The United States Supreme Court just announced that it will be hearing the long festering dispute between the Federal government and some 25 states, led by Texas, in a bitter battle over the Nation’s broken immigration policy (See, United States v. Texas).
In a surprise move, however, the Court added a new subplot to the drama by requiring both sides to brief a little discussed, and heretofore, nonexistent issue in the instant case, the language in the Constitution called the “take care” clause.
Oral arguments are expected in April, with a decision in late June 2016.
Want to read more? Follow this case closely?
Visit SCOTUSBlog for excellent in-depth coverage of the Court and its cases.
Try Lex Machina, from LexisNexis. Lex Machina is a searchable database of litigation data and analytics that analyzes trends in court cases to help you predict outcomes in similar cases and patents, with judges, clients, or parties. Lex Machina is available to students for free after completing a short online training. Learn more and complete the training at https://lexmachina.com/public-interest/.
Curious about what resources new lawyers are using in practice? Interested in what you can do in law school to prepare for the real world of legal research? Improve your skills by attending practical, hands-on research classes taught by our reference librarians. This semester, we will be offering three upper level research classes: a one credit class on Health Law Research, a two credit class on International and Comparative Legal Research, and a one credit class on Banking and Financial Law Research. If you have any questions on these classes, please feel free to contact us. Hope to see you there!
Curious about what legal stories may make headline news in 2016? Each year, the New Yorker posts a list of what it predicts to be the top five legal stories for the upcoming year. This year’s list may be found at: http://www.newyorker.com/news/daily-comment/the-top-five-legal-stories-of-2016. Happy New Year!
Our hardworking, dedicated director is retiring after 32 years of service to the Law Library. Check out some of her many accomplishments and leave a note for her in her guestbook here. Thank you for everything, Marlene–it won’t be the same without you!
Curious about the history of the Bluebook? A new article titled The Secret History of the Bluebook traces the founding and subsequent development of this citation manual. While the finalized version of this article will not be published until 2016 in the Minnesota Law Review, an advanced copy of it is available at: http://papers.ssrn.com/sol3/papers.cfm?abstract_id=2697068##.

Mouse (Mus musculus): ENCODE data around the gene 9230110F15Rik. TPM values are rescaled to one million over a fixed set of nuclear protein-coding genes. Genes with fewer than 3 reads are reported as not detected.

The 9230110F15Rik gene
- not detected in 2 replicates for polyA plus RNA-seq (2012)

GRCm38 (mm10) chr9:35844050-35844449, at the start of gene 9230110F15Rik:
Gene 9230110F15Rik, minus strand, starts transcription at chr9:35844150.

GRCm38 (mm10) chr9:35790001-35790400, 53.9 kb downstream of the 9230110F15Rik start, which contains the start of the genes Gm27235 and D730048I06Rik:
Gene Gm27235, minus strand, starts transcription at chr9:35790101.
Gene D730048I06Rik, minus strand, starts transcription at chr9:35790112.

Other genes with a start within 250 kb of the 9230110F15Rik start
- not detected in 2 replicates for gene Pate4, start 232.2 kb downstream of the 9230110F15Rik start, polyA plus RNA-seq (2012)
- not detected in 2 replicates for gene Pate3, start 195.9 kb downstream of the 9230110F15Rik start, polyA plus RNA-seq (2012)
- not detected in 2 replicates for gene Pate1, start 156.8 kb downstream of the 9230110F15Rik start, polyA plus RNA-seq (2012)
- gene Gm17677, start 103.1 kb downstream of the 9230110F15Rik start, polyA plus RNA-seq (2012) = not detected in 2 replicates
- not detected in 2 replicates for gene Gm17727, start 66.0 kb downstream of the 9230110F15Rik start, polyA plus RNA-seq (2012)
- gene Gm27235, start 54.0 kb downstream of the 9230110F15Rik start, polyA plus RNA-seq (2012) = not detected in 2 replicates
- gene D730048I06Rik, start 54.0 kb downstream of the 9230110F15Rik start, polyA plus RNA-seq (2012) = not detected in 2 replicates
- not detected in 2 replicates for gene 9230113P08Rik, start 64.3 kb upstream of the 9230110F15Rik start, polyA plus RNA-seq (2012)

Writing a paper and looking for citation help? Check out our Using the Bluebook research guide, and feel free to contact a reference librarian!
Legal blogs are helpful free resources where you can find updates on emerging trends, and analysis of topical issues. Each year, the ABA Journal releases a feature called Blawg 100, in which it compiles a list of the top 100 blogs. This year’s list may be found at: http://www.abajournal.com/magazine/article/the_9th_annual_blawg_10. Looking for more? Check out our research guides on Law Blogs and Finding News & Keeping Current as a Lawyer.
Your Law Libraries have a multitude of exam preparation resources available to assist you.
Your most comprehensive source for all the materials available to you is found on our Exam Preparation Research Guide. This is where you will find links and suggestions on the myriad of materials waiting just a few clicks or steps away.
While the resources here are surely not exhaustive, take a look and see how we can help you during this stressful time.
(Speaking of stress: One true secret to success in law school, and beyond, is learning tools to manage stress. Make sure to eat right, exercise, meditate, do yoga, relax a bit over the holidays and most importantly, get enough sleep!)
Wishing you all great success and good luck in the weeks to come!
Looking for resources to prepare for your 1L exams? You may want to consider checking out Westlaw’s 1L Outline Shells series. This series provides a quick overview of black letter law, and may be a helpful resource to consult in conjunction with your class notes. Covering the topics of civil procedure, constitutional law, contracts, criminal law, property, and torts, this series is available for free at: https://lawschool.westlaw.com/marketing/display/SG/28. Good luck studying!
As the NIH is announcing it will retire all of the chimpanzees it has used for research, you can do background research on the laws and history of the Animal Rights movement in a new library from HeinOnline: Animal Studies: Law, Welfare and Rights.